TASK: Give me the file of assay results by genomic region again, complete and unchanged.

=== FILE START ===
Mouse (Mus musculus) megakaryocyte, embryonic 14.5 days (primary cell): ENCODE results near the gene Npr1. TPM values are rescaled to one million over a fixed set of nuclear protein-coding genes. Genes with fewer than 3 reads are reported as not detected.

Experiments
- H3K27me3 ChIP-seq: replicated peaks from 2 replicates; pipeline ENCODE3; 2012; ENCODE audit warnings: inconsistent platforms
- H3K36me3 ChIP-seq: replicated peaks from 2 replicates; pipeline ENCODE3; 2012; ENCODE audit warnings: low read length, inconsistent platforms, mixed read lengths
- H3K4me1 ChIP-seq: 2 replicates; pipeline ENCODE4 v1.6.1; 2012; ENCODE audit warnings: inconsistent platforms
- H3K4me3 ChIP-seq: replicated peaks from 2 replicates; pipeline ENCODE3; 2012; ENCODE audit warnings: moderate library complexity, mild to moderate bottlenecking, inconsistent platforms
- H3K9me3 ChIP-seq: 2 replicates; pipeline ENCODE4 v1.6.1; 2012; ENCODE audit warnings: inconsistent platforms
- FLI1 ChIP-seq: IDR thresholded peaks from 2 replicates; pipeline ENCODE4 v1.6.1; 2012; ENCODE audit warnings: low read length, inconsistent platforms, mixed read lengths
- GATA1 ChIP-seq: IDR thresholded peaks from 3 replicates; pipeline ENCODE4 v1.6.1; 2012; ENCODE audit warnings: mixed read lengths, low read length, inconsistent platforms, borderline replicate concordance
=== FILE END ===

Mouse (Mus musculus) megakaryocyte, embryonic 14.5 days (primary cell): ENCODE results near the gene Npr1. TPM values are rescaled to one million over a fixed set of nuclear protein-coding genes. Genes with fewer than 3 reads are reported as not detected.

Experiments
- H3K27me3 ChIP-seq: replicated peaks from 2 replicates; pipeline ENCODE3; 2012; ENCODE audit warnings: inconsistent platforms
- H3K36me3 ChIP-seq: replicated peaks from 2 replicates; pipeline ENCODE3; 2012; ENCODE audit warnings: low read length, inconsistent platforms, mixed read lengths
- H3K4me1 ChIP-seq: 2 replicates; pipeline ENCODE4 v1.6.1; 2012; ENCODE audit warnings: inconsistent platforms
- H3K4me3 ChIP-seq: replicated peaks from 2 replicates; pipeline ENCODE3; 2012; ENCODE audit warnings: moderate library complexity, mild to moderate bottlenecking, inconsistent platforms
- H3K9me3 ChIP-seq: 2 replicates; pipeline ENCODE4 v1.6.1; 2012; ENCODE audit warnings: inconsistent platforms
- FLI1 ChIP-seq: IDR thresholded peaks from 2 replicates; pipeline ENCODE4 v1.6.1; 2012; ENCODE audit warnings: low read length, inconsistent platforms, mixed read lengths
- GATA1 ChIP-seq: IDR thresholded peaks from 3 replicates; pipeline ENCODE4 v1.6.1; 2012; ENCODE audit warnings: mixed read lengths, low read length, inconsistent platforms, borderline replicate concordance